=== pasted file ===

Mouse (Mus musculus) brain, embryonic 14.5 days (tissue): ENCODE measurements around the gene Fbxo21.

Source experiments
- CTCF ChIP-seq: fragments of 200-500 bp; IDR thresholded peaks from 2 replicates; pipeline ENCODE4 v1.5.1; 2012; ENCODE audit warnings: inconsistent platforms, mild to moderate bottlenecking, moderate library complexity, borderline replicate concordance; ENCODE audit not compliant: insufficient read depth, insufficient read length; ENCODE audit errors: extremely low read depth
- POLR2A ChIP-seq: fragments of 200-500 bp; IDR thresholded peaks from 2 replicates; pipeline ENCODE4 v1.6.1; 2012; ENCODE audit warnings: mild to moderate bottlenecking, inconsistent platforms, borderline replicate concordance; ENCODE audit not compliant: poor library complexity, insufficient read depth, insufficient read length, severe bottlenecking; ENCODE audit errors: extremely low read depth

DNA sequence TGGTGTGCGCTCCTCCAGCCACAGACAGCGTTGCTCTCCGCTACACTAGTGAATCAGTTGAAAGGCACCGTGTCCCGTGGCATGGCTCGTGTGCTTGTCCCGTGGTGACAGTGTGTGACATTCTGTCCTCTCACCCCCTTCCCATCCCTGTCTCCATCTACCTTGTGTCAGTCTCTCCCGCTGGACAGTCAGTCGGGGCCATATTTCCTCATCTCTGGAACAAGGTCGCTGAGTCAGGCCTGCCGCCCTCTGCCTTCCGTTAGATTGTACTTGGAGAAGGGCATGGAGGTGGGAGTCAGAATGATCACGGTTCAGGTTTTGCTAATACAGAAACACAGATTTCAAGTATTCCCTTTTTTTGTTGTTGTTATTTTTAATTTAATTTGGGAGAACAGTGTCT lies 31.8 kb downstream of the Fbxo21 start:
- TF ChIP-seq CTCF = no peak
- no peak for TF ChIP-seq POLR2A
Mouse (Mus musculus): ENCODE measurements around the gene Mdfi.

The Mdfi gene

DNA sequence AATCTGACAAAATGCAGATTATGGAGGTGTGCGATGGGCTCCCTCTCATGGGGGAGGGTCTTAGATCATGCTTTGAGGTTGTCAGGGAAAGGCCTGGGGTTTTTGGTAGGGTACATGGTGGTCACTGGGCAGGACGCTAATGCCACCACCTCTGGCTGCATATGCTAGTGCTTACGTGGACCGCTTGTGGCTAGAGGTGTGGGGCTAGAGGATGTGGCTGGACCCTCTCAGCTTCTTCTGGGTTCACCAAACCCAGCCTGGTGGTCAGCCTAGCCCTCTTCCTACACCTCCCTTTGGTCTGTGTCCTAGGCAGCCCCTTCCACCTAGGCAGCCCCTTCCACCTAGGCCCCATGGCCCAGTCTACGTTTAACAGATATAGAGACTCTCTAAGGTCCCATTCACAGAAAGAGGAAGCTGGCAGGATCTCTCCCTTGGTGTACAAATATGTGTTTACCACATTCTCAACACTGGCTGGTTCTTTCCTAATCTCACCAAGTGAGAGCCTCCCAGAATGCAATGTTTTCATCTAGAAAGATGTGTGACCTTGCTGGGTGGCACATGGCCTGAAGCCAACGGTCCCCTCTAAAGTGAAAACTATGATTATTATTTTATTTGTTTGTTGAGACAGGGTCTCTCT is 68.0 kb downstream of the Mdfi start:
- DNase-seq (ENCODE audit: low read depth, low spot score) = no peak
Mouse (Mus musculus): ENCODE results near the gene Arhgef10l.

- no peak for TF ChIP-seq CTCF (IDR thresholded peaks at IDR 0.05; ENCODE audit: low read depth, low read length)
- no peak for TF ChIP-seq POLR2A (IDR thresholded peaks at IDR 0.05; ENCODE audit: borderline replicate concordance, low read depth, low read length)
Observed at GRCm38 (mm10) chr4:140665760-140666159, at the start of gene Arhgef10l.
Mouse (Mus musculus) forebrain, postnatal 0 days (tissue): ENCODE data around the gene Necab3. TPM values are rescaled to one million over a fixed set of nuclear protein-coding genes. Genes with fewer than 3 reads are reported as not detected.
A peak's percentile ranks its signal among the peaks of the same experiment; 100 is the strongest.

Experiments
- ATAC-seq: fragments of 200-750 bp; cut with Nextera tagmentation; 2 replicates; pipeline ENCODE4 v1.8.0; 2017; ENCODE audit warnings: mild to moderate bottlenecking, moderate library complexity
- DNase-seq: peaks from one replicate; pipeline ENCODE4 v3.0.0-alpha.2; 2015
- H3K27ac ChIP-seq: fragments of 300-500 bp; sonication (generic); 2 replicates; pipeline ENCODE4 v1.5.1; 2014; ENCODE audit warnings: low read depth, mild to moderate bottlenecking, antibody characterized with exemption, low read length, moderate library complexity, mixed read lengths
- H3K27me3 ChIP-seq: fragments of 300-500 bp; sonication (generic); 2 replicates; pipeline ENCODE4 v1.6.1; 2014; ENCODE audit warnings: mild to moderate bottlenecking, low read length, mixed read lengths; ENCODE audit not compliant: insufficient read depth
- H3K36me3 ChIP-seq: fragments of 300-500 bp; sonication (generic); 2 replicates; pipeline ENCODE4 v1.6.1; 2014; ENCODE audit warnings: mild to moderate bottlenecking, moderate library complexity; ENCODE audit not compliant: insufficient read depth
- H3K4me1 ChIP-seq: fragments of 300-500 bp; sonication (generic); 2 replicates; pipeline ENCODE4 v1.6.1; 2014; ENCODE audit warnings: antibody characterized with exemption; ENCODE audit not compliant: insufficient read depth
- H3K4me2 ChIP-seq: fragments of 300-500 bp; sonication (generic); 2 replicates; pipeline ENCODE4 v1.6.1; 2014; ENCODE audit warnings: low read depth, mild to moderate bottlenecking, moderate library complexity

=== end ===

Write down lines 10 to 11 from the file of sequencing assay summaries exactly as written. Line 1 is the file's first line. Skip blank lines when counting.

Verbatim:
DNA sequence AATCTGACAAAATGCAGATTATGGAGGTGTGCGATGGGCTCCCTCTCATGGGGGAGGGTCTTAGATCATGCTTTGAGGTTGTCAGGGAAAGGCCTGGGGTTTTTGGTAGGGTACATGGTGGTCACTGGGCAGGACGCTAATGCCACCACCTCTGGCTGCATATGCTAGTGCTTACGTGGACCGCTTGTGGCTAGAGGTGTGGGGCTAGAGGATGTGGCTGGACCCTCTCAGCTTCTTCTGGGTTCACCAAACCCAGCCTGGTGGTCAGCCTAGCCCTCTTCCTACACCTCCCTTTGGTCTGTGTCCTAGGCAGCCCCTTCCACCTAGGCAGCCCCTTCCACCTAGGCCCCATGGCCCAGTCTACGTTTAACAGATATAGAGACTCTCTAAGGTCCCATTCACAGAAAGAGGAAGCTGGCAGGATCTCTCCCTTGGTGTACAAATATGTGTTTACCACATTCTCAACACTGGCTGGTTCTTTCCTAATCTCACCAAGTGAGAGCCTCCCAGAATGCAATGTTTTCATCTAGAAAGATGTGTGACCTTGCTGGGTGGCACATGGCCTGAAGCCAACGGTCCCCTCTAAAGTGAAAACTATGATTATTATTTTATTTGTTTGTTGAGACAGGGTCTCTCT is 68.0 kb downstream of the Mdfi start:
- DNase-seq (ENCODE audit: low read depth, low spot score) = no peak